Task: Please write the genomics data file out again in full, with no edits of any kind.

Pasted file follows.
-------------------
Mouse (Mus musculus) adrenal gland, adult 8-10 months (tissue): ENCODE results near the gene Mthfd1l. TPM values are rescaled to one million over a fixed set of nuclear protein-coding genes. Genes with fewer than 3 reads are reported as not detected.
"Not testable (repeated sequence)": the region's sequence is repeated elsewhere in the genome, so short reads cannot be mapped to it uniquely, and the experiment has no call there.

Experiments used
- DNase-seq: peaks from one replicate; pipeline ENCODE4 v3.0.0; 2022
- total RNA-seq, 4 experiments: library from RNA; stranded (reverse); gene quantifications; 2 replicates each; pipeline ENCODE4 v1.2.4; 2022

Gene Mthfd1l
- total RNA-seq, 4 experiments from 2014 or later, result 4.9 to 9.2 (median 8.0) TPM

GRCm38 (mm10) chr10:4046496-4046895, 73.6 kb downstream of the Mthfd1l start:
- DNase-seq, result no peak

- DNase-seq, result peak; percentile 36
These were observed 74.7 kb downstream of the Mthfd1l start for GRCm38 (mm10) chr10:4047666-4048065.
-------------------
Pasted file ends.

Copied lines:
Mouse (Mus musculus) adrenal gland, adult 8-10 months (tissue): ENCODE results near the gene Mthfd1l. TPM values are rescaled to one million over a fixed set of nuclear protein-coding genes. Genes with fewer than 3 reads are reported as not detected.
"Not testable (repeated sequence)": the region's sequence is repeated elsewhere in the genome, so short reads cannot be mapped to it uniquely, and the experiment has no call there.

Experiments used
- DNase-seq: peaks from one replicate; pipeline ENCODE4 v3.0.0; 2022
- total RNA-seq, 4 experiments: library from RNA; stranded (reverse); gene quantifications; 2 replicates each; pipeline ENCODE4 v1.2.4; 2022

Gene Mthfd1l
- total RNA-seq, 4 experiments from 2014 or later, result 4.9 to 9.2 (median 8.0) TPM

GRCm38 (mm10) chr10:4046496-4046895, 73.6 kb downstream of the Mthfd1l start:
- DNase-seq, result no peak

- DNase-seq, result peak; percentile 36
These were observed 74.7 kb downstream of the Mthfd1l start for GRCm38 (mm10) chr10:4047666-4048065.